Art: The Slice-of Cake School

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It was said of Zeuxis, the great artist of ancient Greece, that he could paint a bunch of grapes so realistically that birds would try to eat them. This was an impressive skill, but art has long since aspired to more than carbpn-copy realism.

Now a segment of the advance guard has suddenly pulled a switch. Unknown to one another, a group of painters have come to the common conclusion that the most banal and even vulgar trappings of modern civilization can, when transposed literally to convas, becomes Art.

PAINTER WAYNE THIEBAUD, 41, who teaches at the Davis campus of the University of California, paints cakes, pies, ice-cream cones, candy machines and lollipops, and he portrays them so lushly that the viewer's mouth is bound to water. Last week, as his first Manhattan show closed at the Allan Stone Gallery, there was ample evidence that he had a number of connoisseurs drooling as sympathetically over the slice-of-cake school of art as literary critics once took to the slice-of-life. Among those who snapped up Thiebaud's canvases: Manhattan's Museum of Modern Art. Hartford's Wadsworth Atheneum. Collector James Thrall Soby, Architect Philip Johnson.

Thiebaud, like any traditional painter became interested in how light affected objects, particulary the garnish glare of bulbs and florescent tubes that made objects seem to swell with importance. When be drove across the country, he noticed soemthing else; the repetition of "the still life of the restaurant table" — the same salt and pepper shakers and napkin holders in dining rooms and roadside stands everywhere. Finally, after a trip to Mexico he found that what struck him most vividly on re-entering the U.S. was the gaudy luxury of the drugstore and hamburger stands. And so he began painting food, "Meringue is a beautiful substance," he says, "but there also is a connection with the quality of the paint, the luscious, fatty richness of oil paint and the greasiness of meats and buttery frostings. This is a still-life area we have a tendency to take for granted."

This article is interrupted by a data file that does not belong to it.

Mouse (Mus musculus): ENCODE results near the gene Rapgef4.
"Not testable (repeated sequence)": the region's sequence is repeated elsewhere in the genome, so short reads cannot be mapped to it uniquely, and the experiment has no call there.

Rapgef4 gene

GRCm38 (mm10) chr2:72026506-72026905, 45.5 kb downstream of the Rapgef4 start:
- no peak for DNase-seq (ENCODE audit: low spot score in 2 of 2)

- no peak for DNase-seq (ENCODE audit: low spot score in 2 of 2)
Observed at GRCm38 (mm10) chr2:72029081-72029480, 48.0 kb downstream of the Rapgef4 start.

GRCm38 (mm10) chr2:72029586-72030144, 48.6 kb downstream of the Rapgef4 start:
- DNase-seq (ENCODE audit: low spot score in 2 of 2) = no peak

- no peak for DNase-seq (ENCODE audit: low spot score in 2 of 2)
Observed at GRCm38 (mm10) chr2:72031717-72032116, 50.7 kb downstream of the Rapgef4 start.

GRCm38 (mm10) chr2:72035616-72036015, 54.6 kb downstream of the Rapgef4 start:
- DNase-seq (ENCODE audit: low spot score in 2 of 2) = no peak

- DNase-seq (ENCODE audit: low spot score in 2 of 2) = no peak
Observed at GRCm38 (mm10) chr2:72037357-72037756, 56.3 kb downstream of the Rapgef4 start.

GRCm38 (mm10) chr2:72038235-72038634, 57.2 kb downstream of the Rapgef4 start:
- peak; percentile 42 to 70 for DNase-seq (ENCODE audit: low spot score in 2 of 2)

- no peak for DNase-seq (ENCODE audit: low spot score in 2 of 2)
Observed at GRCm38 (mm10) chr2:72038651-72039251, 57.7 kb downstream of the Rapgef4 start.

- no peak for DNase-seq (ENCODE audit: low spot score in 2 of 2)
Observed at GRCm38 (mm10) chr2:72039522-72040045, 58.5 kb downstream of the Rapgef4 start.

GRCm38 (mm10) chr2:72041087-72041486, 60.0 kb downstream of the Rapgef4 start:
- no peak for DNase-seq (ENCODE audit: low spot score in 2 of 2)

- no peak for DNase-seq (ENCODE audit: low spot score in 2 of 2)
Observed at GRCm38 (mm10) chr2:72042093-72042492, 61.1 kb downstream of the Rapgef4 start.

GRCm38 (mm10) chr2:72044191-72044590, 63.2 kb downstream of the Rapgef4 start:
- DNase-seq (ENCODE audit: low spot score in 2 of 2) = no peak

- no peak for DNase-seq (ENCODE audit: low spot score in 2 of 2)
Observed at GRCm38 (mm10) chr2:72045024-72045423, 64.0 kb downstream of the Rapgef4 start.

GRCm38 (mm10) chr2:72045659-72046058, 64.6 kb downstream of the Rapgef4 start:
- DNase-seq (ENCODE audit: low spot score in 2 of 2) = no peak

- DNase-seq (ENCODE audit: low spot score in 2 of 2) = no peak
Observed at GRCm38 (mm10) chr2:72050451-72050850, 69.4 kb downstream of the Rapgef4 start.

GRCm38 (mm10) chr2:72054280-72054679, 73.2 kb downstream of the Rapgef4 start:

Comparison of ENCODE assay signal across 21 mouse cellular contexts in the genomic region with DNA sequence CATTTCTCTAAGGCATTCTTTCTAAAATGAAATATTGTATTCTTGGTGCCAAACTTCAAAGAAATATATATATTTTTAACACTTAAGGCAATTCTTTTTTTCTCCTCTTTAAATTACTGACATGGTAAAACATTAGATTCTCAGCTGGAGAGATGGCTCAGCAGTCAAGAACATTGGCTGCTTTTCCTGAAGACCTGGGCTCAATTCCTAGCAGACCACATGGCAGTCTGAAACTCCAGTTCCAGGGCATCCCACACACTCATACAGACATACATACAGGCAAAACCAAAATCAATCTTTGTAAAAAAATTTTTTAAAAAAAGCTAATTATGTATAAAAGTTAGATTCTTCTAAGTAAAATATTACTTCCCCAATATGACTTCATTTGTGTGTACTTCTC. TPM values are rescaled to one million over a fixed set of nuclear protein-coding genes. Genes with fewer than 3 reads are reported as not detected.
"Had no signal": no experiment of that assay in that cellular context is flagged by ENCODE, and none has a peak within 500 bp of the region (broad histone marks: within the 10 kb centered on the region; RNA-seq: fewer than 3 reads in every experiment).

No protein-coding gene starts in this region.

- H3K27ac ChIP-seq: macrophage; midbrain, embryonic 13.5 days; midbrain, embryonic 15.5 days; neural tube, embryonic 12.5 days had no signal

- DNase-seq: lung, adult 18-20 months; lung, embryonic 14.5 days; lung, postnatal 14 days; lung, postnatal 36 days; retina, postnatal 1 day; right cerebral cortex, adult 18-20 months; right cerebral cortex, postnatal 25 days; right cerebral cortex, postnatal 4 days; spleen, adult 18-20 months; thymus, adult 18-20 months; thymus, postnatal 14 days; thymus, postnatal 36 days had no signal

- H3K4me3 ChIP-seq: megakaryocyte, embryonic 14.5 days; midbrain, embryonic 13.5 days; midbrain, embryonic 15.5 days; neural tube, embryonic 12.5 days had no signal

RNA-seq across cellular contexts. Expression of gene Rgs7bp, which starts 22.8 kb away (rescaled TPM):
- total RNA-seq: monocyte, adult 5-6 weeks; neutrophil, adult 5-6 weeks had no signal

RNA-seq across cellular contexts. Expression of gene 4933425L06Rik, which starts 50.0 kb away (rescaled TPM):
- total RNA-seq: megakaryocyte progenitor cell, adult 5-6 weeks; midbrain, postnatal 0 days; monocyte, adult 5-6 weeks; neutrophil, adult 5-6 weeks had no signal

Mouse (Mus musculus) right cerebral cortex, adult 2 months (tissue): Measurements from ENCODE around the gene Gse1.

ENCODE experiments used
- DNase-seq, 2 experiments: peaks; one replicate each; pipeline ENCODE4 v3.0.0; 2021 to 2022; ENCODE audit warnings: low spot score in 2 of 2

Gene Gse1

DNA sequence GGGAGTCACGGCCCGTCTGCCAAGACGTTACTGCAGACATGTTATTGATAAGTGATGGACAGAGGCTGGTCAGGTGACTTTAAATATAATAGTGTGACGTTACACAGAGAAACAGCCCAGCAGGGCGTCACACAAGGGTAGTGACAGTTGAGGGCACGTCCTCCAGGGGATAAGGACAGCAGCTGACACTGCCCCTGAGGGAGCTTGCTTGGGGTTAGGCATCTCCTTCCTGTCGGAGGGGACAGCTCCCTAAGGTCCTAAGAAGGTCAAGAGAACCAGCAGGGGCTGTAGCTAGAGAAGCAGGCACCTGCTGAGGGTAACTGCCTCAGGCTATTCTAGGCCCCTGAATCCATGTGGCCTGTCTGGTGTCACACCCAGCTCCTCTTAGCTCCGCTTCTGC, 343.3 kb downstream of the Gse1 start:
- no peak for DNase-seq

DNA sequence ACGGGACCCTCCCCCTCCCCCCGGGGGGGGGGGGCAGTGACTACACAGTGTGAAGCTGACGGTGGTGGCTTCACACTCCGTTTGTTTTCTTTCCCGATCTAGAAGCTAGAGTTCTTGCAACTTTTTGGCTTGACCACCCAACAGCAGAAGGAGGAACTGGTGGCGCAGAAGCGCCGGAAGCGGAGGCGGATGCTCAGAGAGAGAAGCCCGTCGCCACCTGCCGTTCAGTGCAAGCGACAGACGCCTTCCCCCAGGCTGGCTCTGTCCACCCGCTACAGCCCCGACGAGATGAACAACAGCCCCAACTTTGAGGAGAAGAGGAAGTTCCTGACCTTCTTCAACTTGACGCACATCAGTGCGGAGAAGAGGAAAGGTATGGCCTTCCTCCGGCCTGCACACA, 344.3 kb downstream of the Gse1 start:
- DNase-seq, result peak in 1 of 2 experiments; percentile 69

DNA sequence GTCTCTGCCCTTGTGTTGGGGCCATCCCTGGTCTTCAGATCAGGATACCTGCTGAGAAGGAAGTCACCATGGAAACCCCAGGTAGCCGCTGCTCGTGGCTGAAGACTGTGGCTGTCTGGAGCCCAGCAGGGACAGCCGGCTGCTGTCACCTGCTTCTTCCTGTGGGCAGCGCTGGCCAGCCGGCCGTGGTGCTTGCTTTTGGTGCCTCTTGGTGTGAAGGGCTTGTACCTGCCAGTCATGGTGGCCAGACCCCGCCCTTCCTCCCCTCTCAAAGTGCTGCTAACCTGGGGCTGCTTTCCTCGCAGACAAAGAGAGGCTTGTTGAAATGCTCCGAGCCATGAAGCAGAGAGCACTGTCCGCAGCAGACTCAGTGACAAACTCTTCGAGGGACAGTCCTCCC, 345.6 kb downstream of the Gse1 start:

ROY LICHTENSTEIN, 38, of Highland Park, N.J., started his fine-arts career painting semi-abstract versions of Remington's cowboys and Indians, and later began to conceal comic-strip cartoon characters inside abstract-expressionist paintings. "This led me to wonder what it would be like if I made a cartoon that looked like a cartoon." In addition to cartoons-on-canvas, he began painting household objects—trash cans, washing machines, light cords—in the same flat technique. "I try to use what is a cliche —a powerful cliché—and put it into organized form," he says. By presenting common things, familiar to commercial art, in a different context, Lichtenstein, a onetime window-dresser, argues that he is creating something new. "It brings up the question 'What is art?' " says he.

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